Thursday, January 21, 2016

2015 Smashes Record for Hottest Year

As anticipated for many months, 2015 was the hottest year ever recorded. And not just the hottest by a slim margin...this was no "by the nose" win...2015 obliterated the previous record holder. By the way, that was 2014. NASA and NOAA jointly announced their independent findings this week. Here's the trend video:

This is no big surprise. Rising CO2 levels surpassed 400 ppm, a trend that has been taking CO2 about 40% higher than the normal range maintained for thousands of years. With CO2 as a driver, the mean global temperature trend has been staggering upward for many decades. Each decade has been warmer than the one before, and the hottest years are stacking up. The ten hottest years have all been since 1998, with 15 out of the 17 hottest years occurring since 2000.

You want a cool graphic? Check out this 15-second video that shows the record years continuing to rise.

In short, human activity is continuing to heat up the climate system.

Why was 2015 such a huge record breaker? Part of it is because of a massive El Nino event. You remember El Nino, right? The last big one was 1998, which not coincidentally is the year that the denier lobbyists cherry pick as their start date when they want to falsely claim "warming stopped" (despite the obvious fact that warming has continued, and more recently, sped up). El Ninos appear sporadically and in El Nino years we can generally expect global temperatures to be higher. La Nina years tend to tamp down increasing temperatures.

Aha! You might say (incorrectly). It's only warmer because El Nino made it warmer. Wrong. It's warmer because CO2 and other greenhouse gases are driving the warming trend in our climate. This year would have continued that trend even without El Nino. What El Nino did do was help 2015 not only break the previous record (of 2014), but smash it. Look again at the far right column in the graph above. Now look at the second from the right column - that's 2014. Normally the new records increase only incrementally over the previous record; after all, the climate is fairly stable and it takes a lot to change it. El Nino helped 1998 make a big jump, and it helped 2015 make a big jump. Based on how this year is starting out, 2016 has a reasonable chance of breaking the record for the third year in a row.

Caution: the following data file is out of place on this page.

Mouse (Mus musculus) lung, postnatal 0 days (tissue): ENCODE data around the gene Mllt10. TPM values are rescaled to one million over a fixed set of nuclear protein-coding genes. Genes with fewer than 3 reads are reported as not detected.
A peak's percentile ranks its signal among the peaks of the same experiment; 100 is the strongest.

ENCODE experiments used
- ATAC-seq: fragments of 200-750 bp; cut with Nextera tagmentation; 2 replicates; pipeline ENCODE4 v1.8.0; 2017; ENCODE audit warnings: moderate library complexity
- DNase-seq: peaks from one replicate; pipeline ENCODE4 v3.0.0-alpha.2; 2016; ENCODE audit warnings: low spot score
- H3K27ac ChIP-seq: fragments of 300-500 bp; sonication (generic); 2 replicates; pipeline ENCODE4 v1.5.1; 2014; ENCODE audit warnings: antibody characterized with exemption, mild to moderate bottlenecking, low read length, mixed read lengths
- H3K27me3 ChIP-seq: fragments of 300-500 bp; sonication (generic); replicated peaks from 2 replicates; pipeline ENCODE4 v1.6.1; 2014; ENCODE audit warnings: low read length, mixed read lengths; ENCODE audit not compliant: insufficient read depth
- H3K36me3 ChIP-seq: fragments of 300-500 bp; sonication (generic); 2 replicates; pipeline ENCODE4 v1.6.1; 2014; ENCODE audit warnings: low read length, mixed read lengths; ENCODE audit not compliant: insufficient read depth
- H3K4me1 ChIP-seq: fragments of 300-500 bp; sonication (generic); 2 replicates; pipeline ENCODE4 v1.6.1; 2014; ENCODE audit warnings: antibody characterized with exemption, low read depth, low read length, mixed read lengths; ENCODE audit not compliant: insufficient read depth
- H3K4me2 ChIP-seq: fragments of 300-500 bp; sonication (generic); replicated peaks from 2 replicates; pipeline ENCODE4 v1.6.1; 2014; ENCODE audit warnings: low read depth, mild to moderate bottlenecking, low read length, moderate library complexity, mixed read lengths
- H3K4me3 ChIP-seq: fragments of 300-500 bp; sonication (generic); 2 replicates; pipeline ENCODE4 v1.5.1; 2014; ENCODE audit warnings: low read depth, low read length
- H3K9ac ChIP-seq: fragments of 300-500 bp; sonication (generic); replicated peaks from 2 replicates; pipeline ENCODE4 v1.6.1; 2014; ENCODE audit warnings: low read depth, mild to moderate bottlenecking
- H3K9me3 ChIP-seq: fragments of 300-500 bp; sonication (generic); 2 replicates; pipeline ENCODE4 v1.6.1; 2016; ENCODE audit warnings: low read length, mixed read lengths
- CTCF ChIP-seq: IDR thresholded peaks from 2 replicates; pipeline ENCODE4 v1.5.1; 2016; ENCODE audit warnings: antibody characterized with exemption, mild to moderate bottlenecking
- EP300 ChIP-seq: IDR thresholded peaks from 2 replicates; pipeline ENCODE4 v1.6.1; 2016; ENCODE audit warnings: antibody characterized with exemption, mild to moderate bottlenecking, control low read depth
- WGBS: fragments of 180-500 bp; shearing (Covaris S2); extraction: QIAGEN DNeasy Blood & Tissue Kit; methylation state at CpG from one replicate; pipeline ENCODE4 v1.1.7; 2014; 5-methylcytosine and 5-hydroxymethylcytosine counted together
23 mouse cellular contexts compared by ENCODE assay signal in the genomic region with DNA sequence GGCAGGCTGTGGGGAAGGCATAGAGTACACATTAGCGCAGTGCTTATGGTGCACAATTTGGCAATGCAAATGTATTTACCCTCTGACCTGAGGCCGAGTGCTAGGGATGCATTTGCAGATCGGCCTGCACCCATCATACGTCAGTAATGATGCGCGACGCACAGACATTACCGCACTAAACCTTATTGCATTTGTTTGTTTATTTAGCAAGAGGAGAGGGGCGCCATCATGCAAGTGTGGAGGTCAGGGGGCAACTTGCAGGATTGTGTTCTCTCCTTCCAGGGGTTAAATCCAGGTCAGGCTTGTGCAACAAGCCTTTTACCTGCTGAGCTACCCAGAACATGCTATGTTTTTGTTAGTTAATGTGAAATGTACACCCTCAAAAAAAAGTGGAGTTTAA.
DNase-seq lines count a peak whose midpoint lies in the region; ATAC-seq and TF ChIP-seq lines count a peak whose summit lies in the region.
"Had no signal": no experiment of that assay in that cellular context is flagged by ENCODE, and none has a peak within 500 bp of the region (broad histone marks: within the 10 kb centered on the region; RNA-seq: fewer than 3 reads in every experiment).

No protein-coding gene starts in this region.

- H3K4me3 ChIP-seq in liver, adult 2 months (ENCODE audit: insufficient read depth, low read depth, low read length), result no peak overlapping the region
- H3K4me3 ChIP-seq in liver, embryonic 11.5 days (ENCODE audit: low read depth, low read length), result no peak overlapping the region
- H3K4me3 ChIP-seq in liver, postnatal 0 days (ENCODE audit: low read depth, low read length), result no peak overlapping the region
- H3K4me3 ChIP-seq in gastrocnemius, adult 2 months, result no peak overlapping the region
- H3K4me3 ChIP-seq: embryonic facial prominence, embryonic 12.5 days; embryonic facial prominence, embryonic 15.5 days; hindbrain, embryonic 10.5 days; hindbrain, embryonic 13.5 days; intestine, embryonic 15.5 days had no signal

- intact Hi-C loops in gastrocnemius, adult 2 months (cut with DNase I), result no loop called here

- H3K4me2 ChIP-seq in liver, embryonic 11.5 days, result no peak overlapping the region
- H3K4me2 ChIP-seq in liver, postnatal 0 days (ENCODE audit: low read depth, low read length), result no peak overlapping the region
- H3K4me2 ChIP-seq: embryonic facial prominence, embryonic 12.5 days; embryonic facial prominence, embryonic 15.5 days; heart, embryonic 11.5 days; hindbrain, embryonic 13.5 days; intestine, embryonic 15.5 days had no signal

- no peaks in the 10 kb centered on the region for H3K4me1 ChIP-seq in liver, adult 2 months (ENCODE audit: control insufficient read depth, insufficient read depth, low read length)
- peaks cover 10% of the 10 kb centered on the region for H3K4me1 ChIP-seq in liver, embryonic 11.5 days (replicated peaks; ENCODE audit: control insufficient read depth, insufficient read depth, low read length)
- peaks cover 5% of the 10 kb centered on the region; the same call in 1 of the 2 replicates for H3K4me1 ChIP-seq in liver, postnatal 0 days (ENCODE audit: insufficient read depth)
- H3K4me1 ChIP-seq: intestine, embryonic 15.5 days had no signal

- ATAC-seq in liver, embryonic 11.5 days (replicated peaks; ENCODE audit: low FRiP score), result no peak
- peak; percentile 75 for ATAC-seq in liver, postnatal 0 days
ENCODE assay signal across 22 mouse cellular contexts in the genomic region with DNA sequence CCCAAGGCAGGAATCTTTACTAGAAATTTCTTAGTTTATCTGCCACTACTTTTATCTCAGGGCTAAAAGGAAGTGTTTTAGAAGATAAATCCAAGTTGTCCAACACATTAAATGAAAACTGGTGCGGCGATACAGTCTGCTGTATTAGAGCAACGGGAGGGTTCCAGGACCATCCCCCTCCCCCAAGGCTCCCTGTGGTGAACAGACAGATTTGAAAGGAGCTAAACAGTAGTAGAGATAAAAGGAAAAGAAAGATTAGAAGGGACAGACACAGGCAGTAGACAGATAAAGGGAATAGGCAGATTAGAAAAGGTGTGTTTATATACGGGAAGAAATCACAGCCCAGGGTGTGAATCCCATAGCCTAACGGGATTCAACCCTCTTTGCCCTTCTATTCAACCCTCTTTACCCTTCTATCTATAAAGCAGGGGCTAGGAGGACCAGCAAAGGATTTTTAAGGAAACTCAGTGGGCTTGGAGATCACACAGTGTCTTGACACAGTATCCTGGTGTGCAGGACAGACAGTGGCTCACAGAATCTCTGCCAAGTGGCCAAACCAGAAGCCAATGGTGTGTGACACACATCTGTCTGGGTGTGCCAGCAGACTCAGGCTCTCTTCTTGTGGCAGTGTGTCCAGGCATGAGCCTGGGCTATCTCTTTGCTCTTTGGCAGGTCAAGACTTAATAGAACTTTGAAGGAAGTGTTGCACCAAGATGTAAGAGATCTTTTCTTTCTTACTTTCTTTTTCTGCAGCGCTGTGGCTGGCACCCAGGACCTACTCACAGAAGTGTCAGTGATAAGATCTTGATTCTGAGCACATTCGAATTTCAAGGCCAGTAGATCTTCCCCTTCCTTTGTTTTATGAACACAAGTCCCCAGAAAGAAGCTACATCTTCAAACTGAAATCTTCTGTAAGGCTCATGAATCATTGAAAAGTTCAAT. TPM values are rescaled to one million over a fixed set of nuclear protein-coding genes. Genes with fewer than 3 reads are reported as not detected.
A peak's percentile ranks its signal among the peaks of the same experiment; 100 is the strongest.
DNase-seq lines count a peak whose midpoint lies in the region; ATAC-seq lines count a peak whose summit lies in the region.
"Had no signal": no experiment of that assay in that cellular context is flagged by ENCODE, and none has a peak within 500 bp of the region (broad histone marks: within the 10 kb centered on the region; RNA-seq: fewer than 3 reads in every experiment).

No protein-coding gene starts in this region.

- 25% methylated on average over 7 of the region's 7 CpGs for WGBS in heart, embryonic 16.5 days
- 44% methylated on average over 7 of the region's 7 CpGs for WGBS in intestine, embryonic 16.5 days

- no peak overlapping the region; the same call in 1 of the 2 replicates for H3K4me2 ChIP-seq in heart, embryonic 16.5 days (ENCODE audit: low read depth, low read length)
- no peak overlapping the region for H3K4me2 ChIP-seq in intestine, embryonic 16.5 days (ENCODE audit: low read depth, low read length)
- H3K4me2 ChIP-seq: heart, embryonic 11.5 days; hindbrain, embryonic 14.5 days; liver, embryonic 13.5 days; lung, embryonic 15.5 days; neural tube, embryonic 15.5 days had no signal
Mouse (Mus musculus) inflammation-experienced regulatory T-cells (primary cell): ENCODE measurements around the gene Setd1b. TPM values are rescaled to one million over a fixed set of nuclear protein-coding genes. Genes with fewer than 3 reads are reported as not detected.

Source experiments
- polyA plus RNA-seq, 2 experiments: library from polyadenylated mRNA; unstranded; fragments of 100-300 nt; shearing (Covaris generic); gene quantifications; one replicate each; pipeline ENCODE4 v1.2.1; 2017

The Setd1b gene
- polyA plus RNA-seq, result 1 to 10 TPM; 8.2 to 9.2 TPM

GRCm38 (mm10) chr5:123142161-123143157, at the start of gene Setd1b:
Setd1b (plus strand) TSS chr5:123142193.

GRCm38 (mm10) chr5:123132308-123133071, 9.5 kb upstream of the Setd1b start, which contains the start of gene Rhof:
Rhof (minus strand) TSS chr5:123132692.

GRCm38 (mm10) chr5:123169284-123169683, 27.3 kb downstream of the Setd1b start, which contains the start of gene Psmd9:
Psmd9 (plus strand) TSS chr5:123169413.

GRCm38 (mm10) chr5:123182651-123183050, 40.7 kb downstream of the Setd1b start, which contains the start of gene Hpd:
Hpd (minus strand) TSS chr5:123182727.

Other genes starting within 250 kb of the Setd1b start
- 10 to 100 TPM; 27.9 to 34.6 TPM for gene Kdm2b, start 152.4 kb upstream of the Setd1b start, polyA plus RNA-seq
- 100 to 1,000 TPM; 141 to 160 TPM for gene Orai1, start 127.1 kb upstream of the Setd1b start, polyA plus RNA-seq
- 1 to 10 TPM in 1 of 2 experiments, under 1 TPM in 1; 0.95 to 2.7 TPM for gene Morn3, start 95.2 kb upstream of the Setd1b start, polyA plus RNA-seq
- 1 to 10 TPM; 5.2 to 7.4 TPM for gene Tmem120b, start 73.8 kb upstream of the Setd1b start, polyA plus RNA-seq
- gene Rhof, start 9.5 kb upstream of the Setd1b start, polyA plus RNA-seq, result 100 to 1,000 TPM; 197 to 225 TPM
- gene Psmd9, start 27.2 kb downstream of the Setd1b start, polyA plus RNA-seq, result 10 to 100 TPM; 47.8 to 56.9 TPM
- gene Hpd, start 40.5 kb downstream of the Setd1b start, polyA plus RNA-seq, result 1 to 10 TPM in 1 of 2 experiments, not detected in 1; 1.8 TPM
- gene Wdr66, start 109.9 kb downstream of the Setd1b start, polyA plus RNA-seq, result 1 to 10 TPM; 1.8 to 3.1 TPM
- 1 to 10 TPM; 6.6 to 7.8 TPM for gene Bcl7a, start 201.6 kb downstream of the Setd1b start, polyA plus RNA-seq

NASA and NOAA are not alone. The Met Office in the UK also reported that 2015 was the warmest year on record. The Japan Meteorological Agency is expected to report the same within the next few days.

None of this comes as a shock given that the early months of 2015 were already breaking monthly records by such a large margin that it would have taken a worldwide deep freeze for the rest of the year to not break the record. Instead we saw continued monthly record-breaking, which is why 2015 shattered the annual global mean temperature record.

Of course, denier lobbyists and their affiliated blogs have trotted out their usual non-scientists to dismiss the scientific findings with claims of worldwide conspiracies. Mostly the deniers have tried to ignore the inconvenient science and instead have focused on the snowstorm expected to hit one part of the eastern United States, as if it is somehow relevant. In other words, deniers will continue their desperate attempts to keep policy action from happening by intentionally lying about the well-known science.

But as the recent commitments in Paris demonstrate, the world has left the deniers to drown in their own buffoonish dishonesty while the rest of us take responsibility. It's on to 2016.